MoJ insists it has “appetite” for legal regulation review
Grant: important first stage
The Ministry of Justice (MoJ) has dismissed suggestions that it is not committed to its review of legal regulation.
However, it is not putting a timetable on how quickly it will decide the next steps after reviewing the submissions received.
There were reports that the call for evidence, which closed last week, was actually open-ended, indicating a lack of interest in the process, but the MoJ has moved to counter this.
There was a submission deadline, but it is not unusual for government departments to give certain stakeholders a short extension if requested.
In a statement, justice minister Helen Grant said: “There is absolutely no doubt over the government’s appetite for this review. We have made clear we want to reduce the burdens on the legal sector, while ensuring appropriate oversight continues, and this call for evidence is an important first stage of that work.
“We have accepted requests from some parties to respond slightly outside the initial deadline, so that they can finalise their comments. We will consider our next steps once we have received those responses.”
However, a spokesman was unable to provide a date by which a decision on the way forward will be announced.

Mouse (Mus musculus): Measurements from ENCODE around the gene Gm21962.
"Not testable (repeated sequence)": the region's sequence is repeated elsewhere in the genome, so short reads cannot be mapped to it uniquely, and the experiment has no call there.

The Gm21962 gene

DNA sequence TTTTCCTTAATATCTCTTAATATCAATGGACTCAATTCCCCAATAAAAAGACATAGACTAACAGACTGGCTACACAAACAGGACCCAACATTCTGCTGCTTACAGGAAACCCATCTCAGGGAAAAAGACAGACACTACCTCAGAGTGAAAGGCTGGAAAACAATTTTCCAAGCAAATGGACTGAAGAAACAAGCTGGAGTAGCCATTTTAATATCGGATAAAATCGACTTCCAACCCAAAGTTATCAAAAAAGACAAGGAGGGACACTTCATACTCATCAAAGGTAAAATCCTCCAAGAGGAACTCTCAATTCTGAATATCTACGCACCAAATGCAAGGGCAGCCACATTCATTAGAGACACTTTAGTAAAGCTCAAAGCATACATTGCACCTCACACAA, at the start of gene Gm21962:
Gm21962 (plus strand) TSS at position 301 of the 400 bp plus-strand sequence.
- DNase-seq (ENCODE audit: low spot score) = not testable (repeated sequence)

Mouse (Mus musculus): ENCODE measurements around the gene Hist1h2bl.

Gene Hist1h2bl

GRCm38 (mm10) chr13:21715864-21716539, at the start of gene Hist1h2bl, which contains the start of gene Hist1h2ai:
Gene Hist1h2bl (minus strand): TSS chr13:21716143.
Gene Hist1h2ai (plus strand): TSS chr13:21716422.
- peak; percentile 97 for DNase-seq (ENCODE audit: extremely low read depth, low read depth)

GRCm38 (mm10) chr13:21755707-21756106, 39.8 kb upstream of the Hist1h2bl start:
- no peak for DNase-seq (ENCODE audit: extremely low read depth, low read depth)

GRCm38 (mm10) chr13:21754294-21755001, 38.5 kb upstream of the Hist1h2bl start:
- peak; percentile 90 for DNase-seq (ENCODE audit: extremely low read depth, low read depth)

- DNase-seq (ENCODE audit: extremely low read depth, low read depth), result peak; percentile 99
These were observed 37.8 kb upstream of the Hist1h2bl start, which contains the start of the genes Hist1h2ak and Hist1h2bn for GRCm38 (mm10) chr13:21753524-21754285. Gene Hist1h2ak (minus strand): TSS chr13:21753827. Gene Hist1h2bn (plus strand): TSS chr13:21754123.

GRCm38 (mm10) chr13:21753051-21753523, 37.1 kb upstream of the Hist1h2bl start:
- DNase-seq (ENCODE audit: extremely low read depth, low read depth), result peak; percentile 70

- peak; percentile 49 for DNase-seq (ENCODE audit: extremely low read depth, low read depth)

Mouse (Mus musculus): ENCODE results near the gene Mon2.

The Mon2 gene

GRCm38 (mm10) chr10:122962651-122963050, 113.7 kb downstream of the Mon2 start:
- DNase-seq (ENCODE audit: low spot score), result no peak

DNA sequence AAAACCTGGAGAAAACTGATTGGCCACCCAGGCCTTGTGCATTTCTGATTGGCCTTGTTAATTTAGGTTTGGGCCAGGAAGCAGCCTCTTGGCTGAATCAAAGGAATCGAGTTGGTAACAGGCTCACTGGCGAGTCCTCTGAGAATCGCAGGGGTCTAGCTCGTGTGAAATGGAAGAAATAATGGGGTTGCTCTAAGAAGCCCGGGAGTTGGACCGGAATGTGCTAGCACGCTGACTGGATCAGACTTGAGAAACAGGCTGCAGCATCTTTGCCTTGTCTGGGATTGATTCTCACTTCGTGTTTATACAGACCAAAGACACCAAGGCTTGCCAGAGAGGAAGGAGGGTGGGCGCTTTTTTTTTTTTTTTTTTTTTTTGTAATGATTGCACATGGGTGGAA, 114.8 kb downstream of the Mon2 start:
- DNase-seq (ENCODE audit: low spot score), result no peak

It is currently unclear whether the government’s appetite stretches to radical reform, whether it be moving to a single regulator – as proposed by the Legal Services Board and Legal Services Consumer Panel – or rolling back the Legal Services Act 2007 and returning a large proportion of regulation back to bodies such as the Law Society, as Chancery Lane has called for.
Even more modest changes to make the Act work better – where there is greater consensus – would require primary legislation and it is not known whether that is realistic.
Speaking at yesterday’s meeting of the Solicitors Regulation Authority’s board, member Sara Nathan said the MoJ needed to indicate the likelihood of longer-term change so that the authority did not waste time on projects that would prove unnecessary.
Executive director Richard Collins said the latest information he had was that the MoJ had received around 50 submissions to the review.
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